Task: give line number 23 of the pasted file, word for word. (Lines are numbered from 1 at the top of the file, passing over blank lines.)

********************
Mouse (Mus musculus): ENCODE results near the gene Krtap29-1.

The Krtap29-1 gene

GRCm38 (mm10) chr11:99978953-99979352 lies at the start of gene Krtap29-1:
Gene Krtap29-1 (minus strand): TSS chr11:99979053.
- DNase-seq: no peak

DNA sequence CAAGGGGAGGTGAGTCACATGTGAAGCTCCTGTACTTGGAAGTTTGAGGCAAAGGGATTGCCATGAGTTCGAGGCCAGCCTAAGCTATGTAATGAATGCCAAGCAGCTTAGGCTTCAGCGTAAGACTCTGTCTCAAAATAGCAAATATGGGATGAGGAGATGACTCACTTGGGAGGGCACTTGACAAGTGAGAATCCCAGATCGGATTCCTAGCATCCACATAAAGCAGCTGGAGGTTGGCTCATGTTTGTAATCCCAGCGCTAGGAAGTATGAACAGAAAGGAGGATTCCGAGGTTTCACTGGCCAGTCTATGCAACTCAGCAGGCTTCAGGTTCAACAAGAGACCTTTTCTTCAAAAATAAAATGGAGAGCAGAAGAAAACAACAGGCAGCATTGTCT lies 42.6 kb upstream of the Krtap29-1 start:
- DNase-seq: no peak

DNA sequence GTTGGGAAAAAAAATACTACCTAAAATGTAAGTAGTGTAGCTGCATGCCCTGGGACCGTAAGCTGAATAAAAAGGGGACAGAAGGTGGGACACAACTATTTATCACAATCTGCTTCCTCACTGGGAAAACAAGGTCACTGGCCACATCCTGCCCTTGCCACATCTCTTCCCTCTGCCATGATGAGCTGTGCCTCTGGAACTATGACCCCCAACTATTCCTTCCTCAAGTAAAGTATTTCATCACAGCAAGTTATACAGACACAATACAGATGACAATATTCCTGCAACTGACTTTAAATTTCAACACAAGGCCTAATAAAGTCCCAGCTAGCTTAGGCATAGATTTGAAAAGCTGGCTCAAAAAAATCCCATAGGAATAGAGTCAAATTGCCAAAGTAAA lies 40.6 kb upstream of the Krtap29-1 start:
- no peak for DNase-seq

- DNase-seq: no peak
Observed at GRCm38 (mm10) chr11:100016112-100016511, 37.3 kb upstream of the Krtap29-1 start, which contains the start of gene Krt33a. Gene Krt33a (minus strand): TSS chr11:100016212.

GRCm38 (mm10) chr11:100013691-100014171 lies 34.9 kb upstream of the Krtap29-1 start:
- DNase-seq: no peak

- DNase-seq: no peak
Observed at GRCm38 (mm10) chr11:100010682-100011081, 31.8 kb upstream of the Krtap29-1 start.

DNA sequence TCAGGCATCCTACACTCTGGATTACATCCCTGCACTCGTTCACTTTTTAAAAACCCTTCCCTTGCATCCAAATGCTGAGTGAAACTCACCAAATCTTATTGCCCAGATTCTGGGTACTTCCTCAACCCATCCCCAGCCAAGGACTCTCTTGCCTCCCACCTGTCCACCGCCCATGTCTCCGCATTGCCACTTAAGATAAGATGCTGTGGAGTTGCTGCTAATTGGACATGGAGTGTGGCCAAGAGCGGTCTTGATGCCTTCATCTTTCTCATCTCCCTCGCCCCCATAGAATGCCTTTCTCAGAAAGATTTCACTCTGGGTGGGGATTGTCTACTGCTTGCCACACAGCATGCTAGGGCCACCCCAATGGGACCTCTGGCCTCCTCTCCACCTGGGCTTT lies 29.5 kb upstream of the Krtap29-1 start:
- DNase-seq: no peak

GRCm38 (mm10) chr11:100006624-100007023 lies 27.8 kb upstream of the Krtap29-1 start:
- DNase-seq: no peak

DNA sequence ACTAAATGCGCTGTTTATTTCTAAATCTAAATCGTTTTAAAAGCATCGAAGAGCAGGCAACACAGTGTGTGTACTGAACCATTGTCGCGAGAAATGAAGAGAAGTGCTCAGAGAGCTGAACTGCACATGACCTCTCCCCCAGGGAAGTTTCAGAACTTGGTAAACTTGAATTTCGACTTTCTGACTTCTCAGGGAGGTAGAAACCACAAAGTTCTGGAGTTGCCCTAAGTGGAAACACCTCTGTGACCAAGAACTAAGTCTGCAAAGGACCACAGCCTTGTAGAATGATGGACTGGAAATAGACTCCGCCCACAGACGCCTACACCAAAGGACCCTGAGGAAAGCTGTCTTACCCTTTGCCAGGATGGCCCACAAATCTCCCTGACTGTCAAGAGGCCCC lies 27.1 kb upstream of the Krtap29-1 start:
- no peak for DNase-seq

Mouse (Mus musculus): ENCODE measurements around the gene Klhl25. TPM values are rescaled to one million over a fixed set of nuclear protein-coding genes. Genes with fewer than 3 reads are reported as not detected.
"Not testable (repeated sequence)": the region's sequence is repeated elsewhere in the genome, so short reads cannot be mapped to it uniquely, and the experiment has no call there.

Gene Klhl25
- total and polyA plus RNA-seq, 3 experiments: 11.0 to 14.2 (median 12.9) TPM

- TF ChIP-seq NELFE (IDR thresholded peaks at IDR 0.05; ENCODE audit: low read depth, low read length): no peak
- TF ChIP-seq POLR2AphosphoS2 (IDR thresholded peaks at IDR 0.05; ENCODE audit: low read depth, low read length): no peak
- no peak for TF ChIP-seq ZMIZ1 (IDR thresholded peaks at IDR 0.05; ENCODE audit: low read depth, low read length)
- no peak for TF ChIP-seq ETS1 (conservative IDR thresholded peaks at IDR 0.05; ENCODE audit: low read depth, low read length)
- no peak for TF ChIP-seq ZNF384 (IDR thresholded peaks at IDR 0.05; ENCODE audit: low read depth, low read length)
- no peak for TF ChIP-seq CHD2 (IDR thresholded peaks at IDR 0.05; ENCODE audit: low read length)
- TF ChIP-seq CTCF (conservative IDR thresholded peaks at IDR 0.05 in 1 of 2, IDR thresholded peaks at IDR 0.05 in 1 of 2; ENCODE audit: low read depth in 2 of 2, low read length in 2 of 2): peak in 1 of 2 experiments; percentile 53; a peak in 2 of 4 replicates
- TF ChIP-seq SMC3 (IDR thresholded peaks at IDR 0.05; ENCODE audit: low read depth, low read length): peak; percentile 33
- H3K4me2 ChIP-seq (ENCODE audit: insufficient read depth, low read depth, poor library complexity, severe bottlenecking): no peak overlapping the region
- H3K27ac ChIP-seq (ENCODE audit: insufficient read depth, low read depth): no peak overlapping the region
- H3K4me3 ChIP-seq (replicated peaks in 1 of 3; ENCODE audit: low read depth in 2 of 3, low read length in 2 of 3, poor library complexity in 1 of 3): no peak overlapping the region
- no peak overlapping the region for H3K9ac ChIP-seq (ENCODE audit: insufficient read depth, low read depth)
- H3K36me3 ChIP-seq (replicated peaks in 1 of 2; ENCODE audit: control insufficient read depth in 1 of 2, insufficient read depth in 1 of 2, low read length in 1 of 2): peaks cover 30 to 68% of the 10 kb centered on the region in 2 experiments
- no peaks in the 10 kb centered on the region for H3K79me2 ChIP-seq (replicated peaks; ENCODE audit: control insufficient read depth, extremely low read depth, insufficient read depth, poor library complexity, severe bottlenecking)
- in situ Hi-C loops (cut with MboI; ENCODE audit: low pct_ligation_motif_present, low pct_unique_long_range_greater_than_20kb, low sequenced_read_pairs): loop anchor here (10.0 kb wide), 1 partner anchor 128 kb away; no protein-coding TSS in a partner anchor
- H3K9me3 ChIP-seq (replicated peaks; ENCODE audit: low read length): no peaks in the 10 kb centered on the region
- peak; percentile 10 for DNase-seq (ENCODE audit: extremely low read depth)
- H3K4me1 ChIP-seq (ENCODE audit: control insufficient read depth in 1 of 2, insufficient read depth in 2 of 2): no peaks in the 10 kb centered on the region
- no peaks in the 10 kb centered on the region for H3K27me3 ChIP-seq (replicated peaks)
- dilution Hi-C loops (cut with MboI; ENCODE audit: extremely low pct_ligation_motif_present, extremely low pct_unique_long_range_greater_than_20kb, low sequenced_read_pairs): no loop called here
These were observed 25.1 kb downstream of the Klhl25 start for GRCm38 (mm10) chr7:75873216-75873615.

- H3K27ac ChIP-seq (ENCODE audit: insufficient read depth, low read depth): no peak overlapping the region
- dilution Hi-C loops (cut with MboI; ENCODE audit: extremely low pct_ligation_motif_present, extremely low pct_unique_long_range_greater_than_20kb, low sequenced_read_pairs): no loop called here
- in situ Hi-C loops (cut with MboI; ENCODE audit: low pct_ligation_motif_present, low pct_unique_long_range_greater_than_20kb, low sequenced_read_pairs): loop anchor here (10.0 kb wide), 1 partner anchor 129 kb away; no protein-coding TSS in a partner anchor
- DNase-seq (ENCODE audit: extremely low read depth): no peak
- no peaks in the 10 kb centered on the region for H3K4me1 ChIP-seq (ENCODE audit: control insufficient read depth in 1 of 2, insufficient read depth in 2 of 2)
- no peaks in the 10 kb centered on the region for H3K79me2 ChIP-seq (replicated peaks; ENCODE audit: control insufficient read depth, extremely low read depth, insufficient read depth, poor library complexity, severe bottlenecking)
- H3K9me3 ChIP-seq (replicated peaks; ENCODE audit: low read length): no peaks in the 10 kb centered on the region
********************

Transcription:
"Not testable (repeated sequence)": the region's sequence is repeated elsewhere in the genome, so short reads cannot be mapped to it uniquely, and the experiment has no call there.